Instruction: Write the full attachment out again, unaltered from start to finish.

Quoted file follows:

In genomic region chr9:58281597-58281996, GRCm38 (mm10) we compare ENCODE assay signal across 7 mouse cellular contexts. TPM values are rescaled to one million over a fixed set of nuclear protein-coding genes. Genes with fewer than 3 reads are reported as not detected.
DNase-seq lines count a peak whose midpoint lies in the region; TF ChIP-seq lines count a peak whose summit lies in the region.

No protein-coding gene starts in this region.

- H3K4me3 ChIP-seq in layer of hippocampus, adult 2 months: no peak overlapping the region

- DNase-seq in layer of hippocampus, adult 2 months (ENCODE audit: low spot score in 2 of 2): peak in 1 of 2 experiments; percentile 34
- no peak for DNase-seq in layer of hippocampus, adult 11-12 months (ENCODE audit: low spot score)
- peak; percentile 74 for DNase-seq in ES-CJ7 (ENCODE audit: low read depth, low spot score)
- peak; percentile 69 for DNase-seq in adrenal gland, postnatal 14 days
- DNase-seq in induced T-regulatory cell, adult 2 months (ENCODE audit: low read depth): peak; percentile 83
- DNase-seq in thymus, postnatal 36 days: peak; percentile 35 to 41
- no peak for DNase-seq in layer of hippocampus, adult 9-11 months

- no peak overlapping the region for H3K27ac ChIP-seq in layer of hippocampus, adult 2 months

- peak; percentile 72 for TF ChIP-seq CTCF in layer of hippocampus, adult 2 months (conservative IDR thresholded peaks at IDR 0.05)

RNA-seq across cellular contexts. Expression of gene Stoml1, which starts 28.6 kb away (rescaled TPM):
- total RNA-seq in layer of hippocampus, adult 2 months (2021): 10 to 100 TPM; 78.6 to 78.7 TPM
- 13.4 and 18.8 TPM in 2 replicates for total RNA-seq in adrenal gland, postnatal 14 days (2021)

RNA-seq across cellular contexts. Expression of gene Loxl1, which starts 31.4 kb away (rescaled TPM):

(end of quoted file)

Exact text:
In genomic region chr9:58281597-58281996, GRCm38 (mm10) we compare ENCODE assay signal across 7 mouse cellular contexts. TPM values are rescaled to one million over a fixed set of nuclear protein-coding genes. Genes with fewer than 3 reads are reported as not detected.
DNase-seq lines count a peak whose midpoint lies in the region; TF ChIP-seq lines count a peak whose summit lies in the region.

No protein-coding gene starts in this region.

- H3K4me3 ChIP-seq in layer of hippocampus, adult 2 months: no peak overlapping the region

- DNase-seq in layer of hippocampus, adult 2 months (ENCODE audit: low spot score in 2 of 2): peak in 1 of 2 experiments; percentile 34
- no peak for DNase-seq in layer of hippocampus, adult 11-12 months (ENCODE audit: low spot score)
- peak; percentile 74 for DNase-seq in ES-CJ7 (ENCODE audit: low read depth, low spot score)
- peak; percentile 69 for DNase-seq in adrenal gland, postnatal 14 days
- DNase-seq in induced T-regulatory cell, adult 2 months (ENCODE audit: low read depth): peak; percentile 83
- DNase-seq in thymus, postnatal 36 days: peak; percentile 35 to 41
- no peak for DNase-seq in layer of hippocampus, adult 9-11 months

- no peak overlapping the region for H3K27ac ChIP-seq in layer of hippocampus, adult 2 months

- peak; percentile 72 for TF ChIP-seq CTCF in layer of hippocampus, adult 2 months (conservative IDR thresholded peaks at IDR 0.05)

RNA-seq across cellular contexts. Expression of gene Stoml1, which starts 28.6 kb away (rescaled TPM):
- total RNA-seq in layer of hippocampus, adult 2 months (2021): 10 to 100 TPM; 78.6 to 78.7 TPM
- 13.4 and 18.8 TPM in 2 replicates for total RNA-seq in adrenal gland, postnatal 14 days (2021)

RNA-seq across cellular contexts. Expression of gene Loxl1, which starts 31.4 kb away (rescaled TPM):